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Article
Publication date: 20 June 2024

Caroline Hartmann, Chu Chen and Mario Hayek

The purpose of this paper is to understand the role of risk-taking attitude as an important antecedent to corporate social responsibility (CSR) initiatives.

Abstract

Purpose

The purpose of this paper is to understand the role of risk-taking attitude as an important antecedent to corporate social responsibility (CSR) initiatives.

Design/methodology/approach

The authors use regression models on a sample of 2,136 publicly traded US companies over a 10-year period.

Findings

Corporate risk-taking encourages the pursuit of CSR initiatives and internal (i.e. board strength) and external (i.e. financial analysts) corporate governance mechanisms strengthen that relationship.

Originality/value

While pursuing CSR initiatives involves financial and reputational risks that are evident by the variability in the outcomes (e.g. firm value) of firms that have historically undertaken CSR initiatives, to the best of the authors’ knowledge, this is the first paper to theoretically explain why risk-taking is an important antecedent to CSR and empirically test that relationship.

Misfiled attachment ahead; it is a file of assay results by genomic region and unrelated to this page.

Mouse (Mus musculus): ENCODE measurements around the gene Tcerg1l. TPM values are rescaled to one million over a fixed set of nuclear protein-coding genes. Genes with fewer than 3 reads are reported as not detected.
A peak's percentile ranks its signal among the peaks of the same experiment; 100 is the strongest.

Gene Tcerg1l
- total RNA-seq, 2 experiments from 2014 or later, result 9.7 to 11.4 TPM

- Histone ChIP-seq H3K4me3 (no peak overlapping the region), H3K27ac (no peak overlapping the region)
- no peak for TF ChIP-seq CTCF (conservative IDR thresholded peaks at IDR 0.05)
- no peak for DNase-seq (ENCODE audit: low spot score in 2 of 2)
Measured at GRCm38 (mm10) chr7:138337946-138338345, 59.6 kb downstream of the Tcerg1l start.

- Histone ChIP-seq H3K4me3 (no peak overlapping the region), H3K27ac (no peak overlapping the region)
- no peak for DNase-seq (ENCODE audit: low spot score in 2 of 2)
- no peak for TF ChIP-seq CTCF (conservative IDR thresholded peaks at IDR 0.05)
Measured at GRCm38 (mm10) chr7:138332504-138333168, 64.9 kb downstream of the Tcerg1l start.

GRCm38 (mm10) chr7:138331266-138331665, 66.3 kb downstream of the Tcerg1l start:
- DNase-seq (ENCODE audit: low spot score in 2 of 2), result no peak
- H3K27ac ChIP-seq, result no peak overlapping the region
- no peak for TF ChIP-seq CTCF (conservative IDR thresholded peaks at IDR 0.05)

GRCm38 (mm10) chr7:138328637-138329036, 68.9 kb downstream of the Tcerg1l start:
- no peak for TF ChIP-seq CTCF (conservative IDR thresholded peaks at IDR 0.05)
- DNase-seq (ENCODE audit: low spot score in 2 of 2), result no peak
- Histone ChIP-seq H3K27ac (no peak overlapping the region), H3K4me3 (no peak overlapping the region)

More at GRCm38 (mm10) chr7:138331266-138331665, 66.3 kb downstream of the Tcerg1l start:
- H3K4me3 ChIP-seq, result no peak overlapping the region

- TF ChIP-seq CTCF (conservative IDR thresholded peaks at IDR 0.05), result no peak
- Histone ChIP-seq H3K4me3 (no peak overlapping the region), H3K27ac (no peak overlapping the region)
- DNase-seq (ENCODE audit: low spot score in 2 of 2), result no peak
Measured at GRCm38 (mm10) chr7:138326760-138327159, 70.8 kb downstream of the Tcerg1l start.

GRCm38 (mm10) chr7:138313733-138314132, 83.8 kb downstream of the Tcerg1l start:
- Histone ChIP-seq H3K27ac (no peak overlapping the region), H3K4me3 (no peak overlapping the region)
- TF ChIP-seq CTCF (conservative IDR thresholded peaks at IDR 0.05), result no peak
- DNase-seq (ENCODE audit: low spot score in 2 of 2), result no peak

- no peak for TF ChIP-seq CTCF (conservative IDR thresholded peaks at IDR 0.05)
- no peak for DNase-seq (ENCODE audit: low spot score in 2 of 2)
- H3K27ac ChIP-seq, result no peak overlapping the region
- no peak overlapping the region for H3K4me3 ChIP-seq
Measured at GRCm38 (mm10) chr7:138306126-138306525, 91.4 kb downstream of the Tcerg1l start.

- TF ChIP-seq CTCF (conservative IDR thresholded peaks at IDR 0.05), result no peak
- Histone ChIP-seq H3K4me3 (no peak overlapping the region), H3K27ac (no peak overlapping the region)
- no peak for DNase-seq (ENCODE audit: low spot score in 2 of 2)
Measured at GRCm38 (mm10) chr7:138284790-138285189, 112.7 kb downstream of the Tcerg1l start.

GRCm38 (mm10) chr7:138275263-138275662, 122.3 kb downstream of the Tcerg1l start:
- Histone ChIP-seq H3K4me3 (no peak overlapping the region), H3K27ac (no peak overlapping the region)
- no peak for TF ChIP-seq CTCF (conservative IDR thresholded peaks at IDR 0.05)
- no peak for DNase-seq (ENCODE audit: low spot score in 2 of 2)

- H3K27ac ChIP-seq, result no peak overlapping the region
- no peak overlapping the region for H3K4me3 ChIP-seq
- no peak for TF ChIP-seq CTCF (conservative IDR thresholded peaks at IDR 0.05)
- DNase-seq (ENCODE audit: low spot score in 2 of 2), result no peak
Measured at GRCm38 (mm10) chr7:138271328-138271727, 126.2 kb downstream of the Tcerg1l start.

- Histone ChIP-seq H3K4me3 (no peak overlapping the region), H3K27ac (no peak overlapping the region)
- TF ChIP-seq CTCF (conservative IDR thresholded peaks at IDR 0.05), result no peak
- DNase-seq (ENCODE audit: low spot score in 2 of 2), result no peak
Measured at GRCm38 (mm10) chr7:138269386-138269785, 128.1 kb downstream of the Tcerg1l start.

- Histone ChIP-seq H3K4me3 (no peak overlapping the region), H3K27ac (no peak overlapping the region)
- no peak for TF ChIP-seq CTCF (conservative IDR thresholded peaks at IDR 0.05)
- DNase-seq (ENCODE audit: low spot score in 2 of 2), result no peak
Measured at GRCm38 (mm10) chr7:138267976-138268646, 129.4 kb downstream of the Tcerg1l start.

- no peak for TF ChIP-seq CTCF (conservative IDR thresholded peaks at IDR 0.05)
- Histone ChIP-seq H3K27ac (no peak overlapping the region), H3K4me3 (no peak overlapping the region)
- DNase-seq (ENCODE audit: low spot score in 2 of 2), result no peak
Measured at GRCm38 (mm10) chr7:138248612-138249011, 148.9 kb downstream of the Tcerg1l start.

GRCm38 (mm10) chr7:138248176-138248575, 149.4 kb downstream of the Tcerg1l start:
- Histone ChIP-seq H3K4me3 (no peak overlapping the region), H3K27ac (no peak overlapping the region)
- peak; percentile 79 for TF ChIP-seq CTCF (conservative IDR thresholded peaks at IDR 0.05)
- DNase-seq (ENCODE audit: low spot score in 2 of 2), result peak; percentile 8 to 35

Details

Journal of Global Responsibility, vol. ahead-of-print no. ahead-of-print
Type: Research Article
ISSN: 2041-2568

Keywords

Article
Publication date: 2 November 2020

Caroline C. Hartmann and Jimmy Carmenate

Board diversity positively impacts corporate social responsibility (CSR); however, there is limited evidence on how board diversity affects the reputation of organizations that…

1740

Abstract

Purpose

Board diversity positively impacts corporate social responsibility (CSR); however, there is limited evidence on how board diversity affects the reputation of organizations that are involved in CSR. The purpose of this paper is to examine the effect board diversity has on socially responsible firms’ corporate social responsibility reputation (CSRR). The authors specifically examine this relationship because an organization’s corporate reputation may be very different to its CSRR gained through engagement in socially responsible activities.

Design/methodology/approach